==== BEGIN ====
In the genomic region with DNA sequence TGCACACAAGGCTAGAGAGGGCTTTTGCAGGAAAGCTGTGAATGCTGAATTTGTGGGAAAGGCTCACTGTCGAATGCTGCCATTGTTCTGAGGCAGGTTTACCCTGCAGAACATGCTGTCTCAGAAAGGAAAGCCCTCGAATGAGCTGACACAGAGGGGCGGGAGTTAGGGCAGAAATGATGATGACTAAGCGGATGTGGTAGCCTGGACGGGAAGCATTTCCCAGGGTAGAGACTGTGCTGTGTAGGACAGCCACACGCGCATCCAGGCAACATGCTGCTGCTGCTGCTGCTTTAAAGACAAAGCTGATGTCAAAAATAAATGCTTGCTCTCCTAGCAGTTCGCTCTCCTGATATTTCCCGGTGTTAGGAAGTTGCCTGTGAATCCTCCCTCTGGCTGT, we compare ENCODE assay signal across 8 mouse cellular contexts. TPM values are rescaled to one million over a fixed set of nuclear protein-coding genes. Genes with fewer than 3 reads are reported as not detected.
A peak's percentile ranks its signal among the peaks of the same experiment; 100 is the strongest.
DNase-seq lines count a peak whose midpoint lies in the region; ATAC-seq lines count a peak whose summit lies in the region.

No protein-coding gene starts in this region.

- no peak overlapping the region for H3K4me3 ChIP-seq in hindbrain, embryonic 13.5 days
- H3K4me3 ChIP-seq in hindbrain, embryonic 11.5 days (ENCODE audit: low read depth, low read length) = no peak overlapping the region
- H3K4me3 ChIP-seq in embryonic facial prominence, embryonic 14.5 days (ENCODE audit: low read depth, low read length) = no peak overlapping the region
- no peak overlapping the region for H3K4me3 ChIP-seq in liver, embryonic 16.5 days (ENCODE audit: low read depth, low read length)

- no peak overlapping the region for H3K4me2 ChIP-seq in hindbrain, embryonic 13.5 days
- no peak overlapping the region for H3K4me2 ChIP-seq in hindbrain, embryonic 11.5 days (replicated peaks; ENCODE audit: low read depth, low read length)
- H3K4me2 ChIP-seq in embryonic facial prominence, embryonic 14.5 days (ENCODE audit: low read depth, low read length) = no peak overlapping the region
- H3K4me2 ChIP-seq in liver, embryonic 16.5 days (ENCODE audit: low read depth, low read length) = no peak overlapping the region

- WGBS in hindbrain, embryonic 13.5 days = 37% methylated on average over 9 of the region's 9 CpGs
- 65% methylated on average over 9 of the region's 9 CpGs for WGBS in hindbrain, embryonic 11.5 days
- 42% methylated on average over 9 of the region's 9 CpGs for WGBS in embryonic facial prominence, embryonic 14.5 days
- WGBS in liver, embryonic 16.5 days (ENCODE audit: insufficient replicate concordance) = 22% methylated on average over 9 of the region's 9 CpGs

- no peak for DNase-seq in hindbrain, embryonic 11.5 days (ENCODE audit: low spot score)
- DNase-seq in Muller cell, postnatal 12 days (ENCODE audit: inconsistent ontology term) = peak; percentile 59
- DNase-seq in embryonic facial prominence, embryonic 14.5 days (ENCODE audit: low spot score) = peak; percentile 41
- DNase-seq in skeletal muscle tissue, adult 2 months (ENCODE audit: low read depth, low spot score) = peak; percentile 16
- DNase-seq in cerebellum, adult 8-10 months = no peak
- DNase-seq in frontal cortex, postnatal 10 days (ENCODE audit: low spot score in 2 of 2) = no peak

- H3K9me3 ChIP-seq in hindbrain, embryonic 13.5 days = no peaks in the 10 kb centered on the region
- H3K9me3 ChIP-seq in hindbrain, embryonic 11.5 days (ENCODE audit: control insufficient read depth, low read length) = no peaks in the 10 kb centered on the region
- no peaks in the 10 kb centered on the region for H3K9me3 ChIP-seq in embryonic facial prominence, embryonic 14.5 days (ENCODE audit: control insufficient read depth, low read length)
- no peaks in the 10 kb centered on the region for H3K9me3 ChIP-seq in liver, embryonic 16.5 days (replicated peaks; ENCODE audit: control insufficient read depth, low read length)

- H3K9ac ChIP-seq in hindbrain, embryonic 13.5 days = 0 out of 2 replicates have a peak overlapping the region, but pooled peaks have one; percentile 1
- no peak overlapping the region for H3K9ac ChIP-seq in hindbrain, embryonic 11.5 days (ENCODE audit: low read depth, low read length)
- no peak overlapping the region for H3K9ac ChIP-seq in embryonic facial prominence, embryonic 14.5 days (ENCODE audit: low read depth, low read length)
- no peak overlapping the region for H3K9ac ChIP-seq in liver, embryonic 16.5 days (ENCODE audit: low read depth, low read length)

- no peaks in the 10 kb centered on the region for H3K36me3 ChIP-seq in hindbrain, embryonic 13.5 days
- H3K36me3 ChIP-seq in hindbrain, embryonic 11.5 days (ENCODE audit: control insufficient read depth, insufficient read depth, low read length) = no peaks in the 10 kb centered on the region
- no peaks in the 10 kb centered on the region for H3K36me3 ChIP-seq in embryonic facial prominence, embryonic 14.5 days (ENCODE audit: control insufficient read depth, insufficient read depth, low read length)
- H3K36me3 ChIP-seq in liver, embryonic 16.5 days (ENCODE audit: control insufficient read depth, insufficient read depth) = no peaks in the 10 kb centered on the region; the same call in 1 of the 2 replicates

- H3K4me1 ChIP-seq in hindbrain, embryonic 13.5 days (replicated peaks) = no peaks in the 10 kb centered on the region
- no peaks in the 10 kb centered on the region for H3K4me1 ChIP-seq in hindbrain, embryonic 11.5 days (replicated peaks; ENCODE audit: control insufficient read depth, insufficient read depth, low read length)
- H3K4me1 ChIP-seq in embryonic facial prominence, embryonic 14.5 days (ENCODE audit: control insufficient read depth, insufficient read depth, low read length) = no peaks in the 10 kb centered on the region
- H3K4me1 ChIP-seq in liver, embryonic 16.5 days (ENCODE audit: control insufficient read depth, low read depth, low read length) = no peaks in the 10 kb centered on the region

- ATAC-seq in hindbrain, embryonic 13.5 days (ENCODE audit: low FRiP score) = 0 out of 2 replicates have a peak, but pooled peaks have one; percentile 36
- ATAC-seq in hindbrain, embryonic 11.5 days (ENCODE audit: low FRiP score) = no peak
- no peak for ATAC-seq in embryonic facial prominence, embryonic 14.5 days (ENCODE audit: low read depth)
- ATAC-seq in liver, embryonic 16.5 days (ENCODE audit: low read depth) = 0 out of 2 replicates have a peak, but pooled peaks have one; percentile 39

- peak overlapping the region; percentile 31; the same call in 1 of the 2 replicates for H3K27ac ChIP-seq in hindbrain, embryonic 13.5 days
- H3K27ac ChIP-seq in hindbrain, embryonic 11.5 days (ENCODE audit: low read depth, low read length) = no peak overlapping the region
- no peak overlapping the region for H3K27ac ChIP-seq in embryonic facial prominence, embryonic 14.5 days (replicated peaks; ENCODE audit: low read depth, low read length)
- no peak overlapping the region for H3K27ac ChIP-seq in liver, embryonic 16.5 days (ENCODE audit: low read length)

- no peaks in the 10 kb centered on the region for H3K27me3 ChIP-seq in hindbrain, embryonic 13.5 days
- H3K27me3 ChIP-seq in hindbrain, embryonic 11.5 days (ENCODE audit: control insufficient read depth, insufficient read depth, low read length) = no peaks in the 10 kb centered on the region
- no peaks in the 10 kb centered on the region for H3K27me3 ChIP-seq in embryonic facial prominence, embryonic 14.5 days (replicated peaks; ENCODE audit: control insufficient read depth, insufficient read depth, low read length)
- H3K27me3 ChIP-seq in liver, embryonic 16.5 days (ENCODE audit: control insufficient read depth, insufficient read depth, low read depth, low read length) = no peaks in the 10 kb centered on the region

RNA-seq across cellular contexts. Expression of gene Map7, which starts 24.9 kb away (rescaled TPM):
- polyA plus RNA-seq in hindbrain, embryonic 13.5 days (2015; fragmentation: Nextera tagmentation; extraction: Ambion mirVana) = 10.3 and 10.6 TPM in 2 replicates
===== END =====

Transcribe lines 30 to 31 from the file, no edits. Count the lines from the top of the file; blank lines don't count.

- no peak overlapping the region for H3K9ac ChIP-seq in liver, embryonic 16.5 days (ENCODE audit: low read depth, low read length)

- no peaks in the 10 kb centered on the region for H3K36me3 ChIP-seq in hindbrain, embryonic 13.5 days